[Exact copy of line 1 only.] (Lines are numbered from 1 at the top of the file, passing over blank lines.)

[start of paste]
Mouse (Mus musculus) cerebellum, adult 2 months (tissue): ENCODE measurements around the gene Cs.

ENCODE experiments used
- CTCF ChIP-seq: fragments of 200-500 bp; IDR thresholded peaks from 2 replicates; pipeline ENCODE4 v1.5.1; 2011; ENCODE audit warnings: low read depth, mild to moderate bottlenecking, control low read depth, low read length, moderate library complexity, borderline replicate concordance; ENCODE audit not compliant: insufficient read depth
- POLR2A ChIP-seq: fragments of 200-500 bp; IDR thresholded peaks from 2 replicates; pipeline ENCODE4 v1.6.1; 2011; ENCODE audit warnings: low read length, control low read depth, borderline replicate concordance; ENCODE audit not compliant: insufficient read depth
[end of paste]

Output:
Mouse (Mus musculus) cerebellum, adult 2 months (tissue): ENCODE measurements around the gene Cs.